Safe Haven Law Finally Changed
During a special session, the Nebraska legislature finally fixed the Baby Safe Haven law which had allowed for relinquishment up to the age of 18. It resulted in 35 children being relinquished many of which were in their teens.
Thanks to the New York Times for following up on this. -GS
OMAHA — In an emergency session, the Nebraska legislature on Friday revised a law permitting parents or guardians to hand children over to state custody without fear of prosecution, limiting its reach to infants up to 30 days old.
Gov. Dave Heineman, a Republican, is expected to sign the bill Friday afternoon, It will go into effect at 12:01 Saturday morning.
Earlier this year, Nebraska was the last of the 50 states to adopt a so-called safe haven law, which was mainly intended to protect newborns from being abandoned to the elements or killed by panicked young mothers. But instead of specifying that the law only applied to infants up to a certain age, as in all other states, Nebraska’s version used the word “child,” opening the door to handovers of children up to age 18.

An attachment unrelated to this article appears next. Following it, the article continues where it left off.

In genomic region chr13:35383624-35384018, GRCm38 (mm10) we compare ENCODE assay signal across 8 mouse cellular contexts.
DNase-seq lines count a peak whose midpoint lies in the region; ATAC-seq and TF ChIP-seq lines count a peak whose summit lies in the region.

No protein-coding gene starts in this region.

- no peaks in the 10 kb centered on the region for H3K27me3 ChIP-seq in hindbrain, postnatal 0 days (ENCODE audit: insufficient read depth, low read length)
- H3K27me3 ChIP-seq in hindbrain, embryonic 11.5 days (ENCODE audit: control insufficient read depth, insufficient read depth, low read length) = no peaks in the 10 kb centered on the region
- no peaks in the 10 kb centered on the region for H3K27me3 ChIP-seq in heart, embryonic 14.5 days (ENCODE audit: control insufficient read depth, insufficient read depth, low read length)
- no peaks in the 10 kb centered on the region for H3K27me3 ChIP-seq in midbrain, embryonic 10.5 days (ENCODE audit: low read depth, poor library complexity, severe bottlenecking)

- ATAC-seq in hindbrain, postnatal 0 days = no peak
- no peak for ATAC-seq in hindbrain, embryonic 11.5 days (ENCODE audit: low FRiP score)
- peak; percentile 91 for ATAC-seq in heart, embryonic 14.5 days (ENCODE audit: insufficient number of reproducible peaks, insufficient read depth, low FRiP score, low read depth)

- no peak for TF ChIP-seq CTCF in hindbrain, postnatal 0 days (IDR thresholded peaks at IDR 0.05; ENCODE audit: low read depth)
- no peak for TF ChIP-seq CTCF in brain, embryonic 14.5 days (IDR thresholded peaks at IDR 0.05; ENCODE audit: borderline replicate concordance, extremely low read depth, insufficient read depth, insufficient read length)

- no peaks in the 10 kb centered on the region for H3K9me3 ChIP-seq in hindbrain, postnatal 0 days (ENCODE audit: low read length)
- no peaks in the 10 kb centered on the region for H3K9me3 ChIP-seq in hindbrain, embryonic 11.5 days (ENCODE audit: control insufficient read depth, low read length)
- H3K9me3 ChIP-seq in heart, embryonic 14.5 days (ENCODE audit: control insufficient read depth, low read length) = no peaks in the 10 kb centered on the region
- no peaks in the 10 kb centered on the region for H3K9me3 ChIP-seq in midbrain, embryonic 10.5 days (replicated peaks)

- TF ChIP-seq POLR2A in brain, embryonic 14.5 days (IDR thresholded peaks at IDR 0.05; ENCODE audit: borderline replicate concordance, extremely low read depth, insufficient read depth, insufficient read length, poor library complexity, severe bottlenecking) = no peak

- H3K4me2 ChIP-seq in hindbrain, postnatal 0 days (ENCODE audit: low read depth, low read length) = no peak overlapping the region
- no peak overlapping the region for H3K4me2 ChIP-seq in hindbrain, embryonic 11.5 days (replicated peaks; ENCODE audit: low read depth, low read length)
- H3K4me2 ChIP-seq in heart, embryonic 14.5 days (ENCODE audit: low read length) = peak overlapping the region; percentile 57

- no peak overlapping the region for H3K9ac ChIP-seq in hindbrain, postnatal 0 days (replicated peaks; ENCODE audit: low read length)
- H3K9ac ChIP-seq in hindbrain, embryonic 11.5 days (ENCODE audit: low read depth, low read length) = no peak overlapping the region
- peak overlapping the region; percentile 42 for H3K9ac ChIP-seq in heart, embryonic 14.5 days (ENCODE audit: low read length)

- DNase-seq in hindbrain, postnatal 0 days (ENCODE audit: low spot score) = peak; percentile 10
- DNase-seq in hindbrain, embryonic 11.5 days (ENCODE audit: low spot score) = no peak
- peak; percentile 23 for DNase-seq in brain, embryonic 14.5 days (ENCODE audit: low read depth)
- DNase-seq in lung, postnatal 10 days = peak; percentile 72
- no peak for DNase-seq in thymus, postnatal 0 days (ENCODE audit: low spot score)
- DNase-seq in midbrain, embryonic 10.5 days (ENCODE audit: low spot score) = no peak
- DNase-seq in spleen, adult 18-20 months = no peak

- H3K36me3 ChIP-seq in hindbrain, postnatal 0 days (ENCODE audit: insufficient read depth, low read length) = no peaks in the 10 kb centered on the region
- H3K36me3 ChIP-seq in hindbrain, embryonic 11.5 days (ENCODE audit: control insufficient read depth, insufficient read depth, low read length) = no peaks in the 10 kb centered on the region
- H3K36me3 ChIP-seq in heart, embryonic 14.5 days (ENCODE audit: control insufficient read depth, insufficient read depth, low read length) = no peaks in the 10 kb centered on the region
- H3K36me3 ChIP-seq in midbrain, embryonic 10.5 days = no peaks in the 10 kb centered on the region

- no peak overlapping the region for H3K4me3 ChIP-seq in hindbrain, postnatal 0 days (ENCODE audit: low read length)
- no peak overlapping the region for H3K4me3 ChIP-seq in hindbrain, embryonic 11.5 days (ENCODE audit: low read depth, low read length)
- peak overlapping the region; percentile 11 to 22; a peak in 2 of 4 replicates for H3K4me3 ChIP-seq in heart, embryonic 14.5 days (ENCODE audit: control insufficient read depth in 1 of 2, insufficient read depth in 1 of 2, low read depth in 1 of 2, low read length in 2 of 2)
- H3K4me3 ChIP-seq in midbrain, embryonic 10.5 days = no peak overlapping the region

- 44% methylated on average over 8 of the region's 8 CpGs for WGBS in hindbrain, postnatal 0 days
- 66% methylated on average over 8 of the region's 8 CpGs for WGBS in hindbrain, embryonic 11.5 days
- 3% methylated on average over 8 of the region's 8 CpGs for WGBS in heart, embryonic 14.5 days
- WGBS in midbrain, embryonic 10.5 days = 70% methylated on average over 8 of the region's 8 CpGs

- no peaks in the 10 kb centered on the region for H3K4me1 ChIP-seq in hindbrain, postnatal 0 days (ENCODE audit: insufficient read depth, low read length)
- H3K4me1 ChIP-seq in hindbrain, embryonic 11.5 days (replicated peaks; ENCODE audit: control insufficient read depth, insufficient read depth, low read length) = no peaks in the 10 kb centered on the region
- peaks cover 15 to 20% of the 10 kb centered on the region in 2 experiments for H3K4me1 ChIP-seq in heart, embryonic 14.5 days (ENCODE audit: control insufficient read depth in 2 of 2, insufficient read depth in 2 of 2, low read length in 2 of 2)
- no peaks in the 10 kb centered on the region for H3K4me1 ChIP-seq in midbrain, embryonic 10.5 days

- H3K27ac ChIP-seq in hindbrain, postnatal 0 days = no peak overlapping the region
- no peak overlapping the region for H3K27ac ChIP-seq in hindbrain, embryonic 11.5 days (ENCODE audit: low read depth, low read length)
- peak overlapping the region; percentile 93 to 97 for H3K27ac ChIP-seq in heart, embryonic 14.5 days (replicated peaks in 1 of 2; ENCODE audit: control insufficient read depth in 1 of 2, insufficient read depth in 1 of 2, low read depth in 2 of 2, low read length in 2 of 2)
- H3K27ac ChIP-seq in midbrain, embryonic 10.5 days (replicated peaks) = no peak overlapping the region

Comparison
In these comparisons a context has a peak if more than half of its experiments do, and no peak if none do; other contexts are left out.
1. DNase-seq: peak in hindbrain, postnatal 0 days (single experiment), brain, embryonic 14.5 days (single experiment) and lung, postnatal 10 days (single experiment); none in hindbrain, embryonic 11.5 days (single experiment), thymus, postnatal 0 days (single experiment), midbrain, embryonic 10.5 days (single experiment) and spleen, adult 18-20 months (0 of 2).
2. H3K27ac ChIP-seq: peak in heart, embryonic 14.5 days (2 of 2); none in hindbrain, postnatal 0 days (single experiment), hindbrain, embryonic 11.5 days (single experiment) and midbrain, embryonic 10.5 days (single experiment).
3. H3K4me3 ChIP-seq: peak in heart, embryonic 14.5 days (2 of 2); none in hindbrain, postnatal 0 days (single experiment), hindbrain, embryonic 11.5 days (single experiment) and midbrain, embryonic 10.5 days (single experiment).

Since Sept. 1, to the shock of state officials and the public, 35 children, many of them teen-agers and including several from out-of-state, were left at hospitals under the law.
In most cases, distraught parents or guardians said that the children were uncontrollable and violent, and that they could not find adequate counseling and mental health services. The spate of drop-offs triggered local and national debate about the adequacy of aid for distressed families and teen-agers. Many legislators and child advocates said the desperate actions by caretakers had exposed serious gaps in the state’s public and private social aid, especially for families with troubled older children.
As the hospital drop-offs continued, Governor Heineman called a special session of the legislature this week solely to amend the law. On Thursday, the legislature established a commission to study the problem and propose new measures.